The Very Slow Restart of G.M.’s Cruise Driverless Car Business

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At a sprawling complex in Warren, Mich., General Motors’ hopes for its driverless car future play out in a virtual reality headset offered to visitors.

In a video, the electric and autonomous car drives itself. Wirelessly connected to traffic lights and the surrounding streets, the car avoids collisions and reduces congestion, part of what G.M. calls its “0-0-0” vision — “zero crashes, zero emission, zero congestion.”

At least, that’s the plan. G.M.’s driverless future looks a lot further away today than it did a year ago, when Cruise, G.M.’s driverless car subsidiary, was deep into an aggressive expansion of its robot taxi services, testing in 15 cities across 10 states.

On Oct. 2, a Cruise driverless car hit and dragged a pedestrian for 20 feet on a San Francisco street, causing severe injuries. Weeks later, the California Department of Motor Vehicles accused Cruise of omitting the dragging from a video of the incident that was initially provided to the agency and suspended the company’s license in the state.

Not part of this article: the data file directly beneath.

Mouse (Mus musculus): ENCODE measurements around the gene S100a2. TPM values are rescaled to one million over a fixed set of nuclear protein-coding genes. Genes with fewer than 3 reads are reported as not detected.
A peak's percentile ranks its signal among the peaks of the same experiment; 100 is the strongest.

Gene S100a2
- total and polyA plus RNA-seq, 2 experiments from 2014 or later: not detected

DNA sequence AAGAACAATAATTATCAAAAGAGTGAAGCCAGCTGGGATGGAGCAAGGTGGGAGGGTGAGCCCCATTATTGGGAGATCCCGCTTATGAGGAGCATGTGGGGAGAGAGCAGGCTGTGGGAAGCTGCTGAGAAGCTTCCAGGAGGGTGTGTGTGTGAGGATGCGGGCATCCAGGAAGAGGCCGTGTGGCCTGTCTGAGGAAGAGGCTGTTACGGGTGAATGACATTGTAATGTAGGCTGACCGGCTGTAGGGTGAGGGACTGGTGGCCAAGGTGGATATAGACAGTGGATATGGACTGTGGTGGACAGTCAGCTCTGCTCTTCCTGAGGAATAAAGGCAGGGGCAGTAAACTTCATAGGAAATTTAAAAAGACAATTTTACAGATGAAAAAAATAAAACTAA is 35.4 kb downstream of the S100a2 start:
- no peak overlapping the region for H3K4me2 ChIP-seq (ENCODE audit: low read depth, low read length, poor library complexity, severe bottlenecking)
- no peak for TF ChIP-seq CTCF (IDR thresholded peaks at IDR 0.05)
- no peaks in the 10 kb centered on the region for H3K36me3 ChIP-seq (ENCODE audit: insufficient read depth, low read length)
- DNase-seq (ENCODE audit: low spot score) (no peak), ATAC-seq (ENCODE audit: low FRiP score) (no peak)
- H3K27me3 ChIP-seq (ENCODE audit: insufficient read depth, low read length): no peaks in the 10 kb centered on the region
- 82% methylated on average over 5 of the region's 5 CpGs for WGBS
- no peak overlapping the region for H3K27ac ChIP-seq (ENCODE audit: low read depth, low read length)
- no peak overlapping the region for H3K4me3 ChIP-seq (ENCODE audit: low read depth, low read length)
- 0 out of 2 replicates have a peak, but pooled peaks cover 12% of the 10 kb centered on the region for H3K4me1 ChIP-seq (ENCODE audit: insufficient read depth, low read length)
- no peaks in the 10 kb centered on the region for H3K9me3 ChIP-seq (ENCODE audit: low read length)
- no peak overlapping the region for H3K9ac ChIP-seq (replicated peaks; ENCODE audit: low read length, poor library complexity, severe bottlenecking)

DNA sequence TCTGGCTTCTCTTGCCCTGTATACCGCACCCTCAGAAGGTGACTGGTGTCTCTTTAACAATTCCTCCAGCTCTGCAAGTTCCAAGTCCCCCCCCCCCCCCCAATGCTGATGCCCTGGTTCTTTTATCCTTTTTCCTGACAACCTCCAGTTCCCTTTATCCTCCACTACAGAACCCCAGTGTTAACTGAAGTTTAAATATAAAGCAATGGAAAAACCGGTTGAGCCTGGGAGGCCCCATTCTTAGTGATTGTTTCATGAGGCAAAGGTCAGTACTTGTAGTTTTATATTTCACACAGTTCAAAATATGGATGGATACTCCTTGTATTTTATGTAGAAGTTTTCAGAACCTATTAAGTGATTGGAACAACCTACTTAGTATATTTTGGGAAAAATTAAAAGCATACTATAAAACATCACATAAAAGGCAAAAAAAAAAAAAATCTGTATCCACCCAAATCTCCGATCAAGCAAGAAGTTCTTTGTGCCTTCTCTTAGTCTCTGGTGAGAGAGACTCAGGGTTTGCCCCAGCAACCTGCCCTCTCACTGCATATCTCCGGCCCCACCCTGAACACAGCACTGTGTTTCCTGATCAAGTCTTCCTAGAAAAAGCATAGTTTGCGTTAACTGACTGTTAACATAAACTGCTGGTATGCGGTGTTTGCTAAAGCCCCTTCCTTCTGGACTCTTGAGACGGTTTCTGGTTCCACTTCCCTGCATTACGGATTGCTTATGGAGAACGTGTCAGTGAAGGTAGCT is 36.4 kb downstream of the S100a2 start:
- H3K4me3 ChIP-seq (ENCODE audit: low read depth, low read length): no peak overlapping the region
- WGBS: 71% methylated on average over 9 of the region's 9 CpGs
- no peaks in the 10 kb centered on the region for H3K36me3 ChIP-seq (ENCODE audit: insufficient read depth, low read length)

In November, Cruise voluntarily paused all operations across the country after facing widespread criticism that it was neglecting safety as it expanded its driverless taxi service. Cruise also pushed out nine executives, its chief executive stepped down, and the company laid off a quarter of its work force.

Now comes the hard part: Rebuilding a ruined reputation. In recent interviews with The New York Times, the three executives now running Cruise say they are in no rush to get back on the road. After learning the hard way about the risks of moving too fast with a cutting-edge technology, Cruise has slowed its breakneck development to a crawl to avoid another major mishap.

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The Very Slow Restart of G.M.’s Cruise Driverless Car Business

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